All Aboard Sailing
Captains David and Barbara Howitt

Captains David and Barbara Howitt

Captain David Howitt

The skipper, USCG 100 ton licensed Captain, San Juan Island Fire and Rescue

My parents told me I was born on a beach and I know the trail to that beach was well trodden by a line of pirates, wreckers and smugglers. The rugged coastline of Cornwall was a dynamic place to grow up and explore. I sought to capture those experiences of crashing winter storm waves, granite cliffs and summertime emerald green snorkeling days through photography. 

Captain David Howitt, S/V Peniel, All Aboard Sailing I escaped from photography school to volunteer in a fiery ships engine room with the motley crew of the Sea Shepherd Conservation Society. And so began a long line of sea adventures across the planets oceans from Iceland to Alaska, saving whales from commercial hunting and rescuing critters from oil spills.

The highlight of my travels were the years on the waters of North Vancouver Island setting equipment to listen in on the world of Orca acoustics. I’m forever grateful for the time at Orcalab. The ability to listen to their underwater world is mesmerizing. With time it’s possible to tell which whales are calling and decipher the social dynamics of their busy lives.

The more we learn of our natural world, (or in my case become more enthralled with wonder), the more likely we are to protect what we’re losing. It is with this in mind that I am keen to share experiences, images and sounds. The sailing boat Peniel allows me to take others into that environment, to witness and connect with the life of this planet and hear what they have to say.

Naturalist Co-Captain Barbara Howitt

Barbara joined the crew in 2015 after 4 years working with the Center for Whale Research. With the keen eye of an eagle she has focus and presence to recognize and relay the wildlife we see.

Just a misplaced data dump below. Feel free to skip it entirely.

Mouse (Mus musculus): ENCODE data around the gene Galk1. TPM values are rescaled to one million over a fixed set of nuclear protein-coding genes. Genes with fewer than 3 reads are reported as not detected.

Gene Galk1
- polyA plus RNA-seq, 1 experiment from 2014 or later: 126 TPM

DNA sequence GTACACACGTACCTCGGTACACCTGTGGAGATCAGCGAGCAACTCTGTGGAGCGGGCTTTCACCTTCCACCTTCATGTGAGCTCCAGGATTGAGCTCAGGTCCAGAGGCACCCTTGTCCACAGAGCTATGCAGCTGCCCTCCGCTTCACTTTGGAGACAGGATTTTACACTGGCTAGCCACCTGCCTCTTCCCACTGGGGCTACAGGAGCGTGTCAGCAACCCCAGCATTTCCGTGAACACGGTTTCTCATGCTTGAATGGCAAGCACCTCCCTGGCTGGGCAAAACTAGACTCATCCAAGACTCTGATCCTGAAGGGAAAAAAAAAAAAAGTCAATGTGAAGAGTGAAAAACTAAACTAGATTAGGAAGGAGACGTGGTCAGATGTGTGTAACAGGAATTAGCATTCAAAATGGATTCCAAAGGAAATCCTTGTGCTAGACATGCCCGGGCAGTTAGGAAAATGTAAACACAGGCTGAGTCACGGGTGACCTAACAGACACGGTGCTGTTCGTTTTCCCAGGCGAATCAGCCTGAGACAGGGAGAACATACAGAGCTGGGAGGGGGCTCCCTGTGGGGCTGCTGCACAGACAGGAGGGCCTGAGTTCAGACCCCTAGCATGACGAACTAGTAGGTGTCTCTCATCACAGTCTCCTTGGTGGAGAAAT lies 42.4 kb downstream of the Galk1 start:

Co-Captain Barbara Howitt with All Aboard Sailing

They’re not just whales to Barbara but individuals with families. Being able to recognize their distinctive qualities helps us understand their stories and observe the dynamics in their interactions.

Her knowledge helps in capturing stunning photographs which she offers to our passengers. Engaging with our guests we all feel at home.

Qualified as a Captain she takes the helm while I cook supper in the galley and finds a protect area to drift for a Dinner Cruise.

 

 

Sailing Vessel ‘Peniel’ –

A William Garden design wood boat for the Pacific Northwest built by the Prothero brothers, Seattle, 1956

Sailing vessel Peniel, William Gardner design, Built by Frank Prothero and Prothero Brothers, Lake Union, Saettle, 1956

Frank Prothero, S/V Peniel, Lake Union Seattle 1956

Many folks ask about the boats name. Traditionally boats do not change their names. It would confuse the old timers who have known this classic boat for the last sixty years. Confusing Neptune: similarly not a good idea.

Peniel came to me with a curious old book of sepia photographs. Recorded are the first thoughts of her designer, the drafting through to the building, from the first un-carved block to her launching in Lake Union, Seattle.

Included in the book is a story of Jacob of the Old Testament wrestling all night long with a burly angel with massive wings. It was the night before Jacob was due to meet under uncertain terms with his brother approaching with a threatening army.

 

Every sailor of long voyages has seen a dark night where survival of a severe storm becomes questionable. It’s a humbling feeling: fear, struggle, exhaustion, acceptance, followed by immense gratitude with the coming of the dawn as we find we’ve survived. In the same manner Jacob is said to have wrestled through the night, “seen the face of God and survived”. He named that place Peniel.20150816-IMG_0324

 

Restoration of Peniel took place in Jensens Boatyard Friday Harbor and Emerald Marine Anacortes. She is well suited for the Pacific Northwest offering comfort and protection for both summer and winter extreme sailing conditions. Confidently pushing seven knots to windward is not uncommon. Changing headsails and reefing she remains comfortable sailing in windspeeds of 35-40 knots.

The diesel stove below is a constant source of warmth in winter months. The galley is well equipped, and the pilot house gives perfect shelter in adverse conditions. The cockpit is large enough for Eight. The flush foredeck suited for carrying paddleboards, kayaks or dive gear. In times of no wind where a destination goal outweighs the option of drifting the 85 HP Diesel gets us where we want to go with a speed of 8 knots. Her towed 25 HP ‘Bullfrog’ tender opens many options including anchorage and going ashore on remote islands.

 

Launching Peniel 2014

Launching Peniel 2014

Deign: William Garden, 42′ Pilothouse Sloop, Large Aft Cockpit and Flush Foredeck

Built: 1956, Prothero Brothers Lake Union, Seattle Alaska Yellow Cedar Planks, Steam Bent Oak Frames, Ironbark, Spruce Mast.

Length 42′, Beam 11’5″, Draft 5’6″

85 HP Perkins Diesel, 60 lb Anchor, Galley, Sleeps 4-6

200 Gallon Diesel Tank for Ketchikan or San Francisco Without Stopping

25HP Bullfrog Tender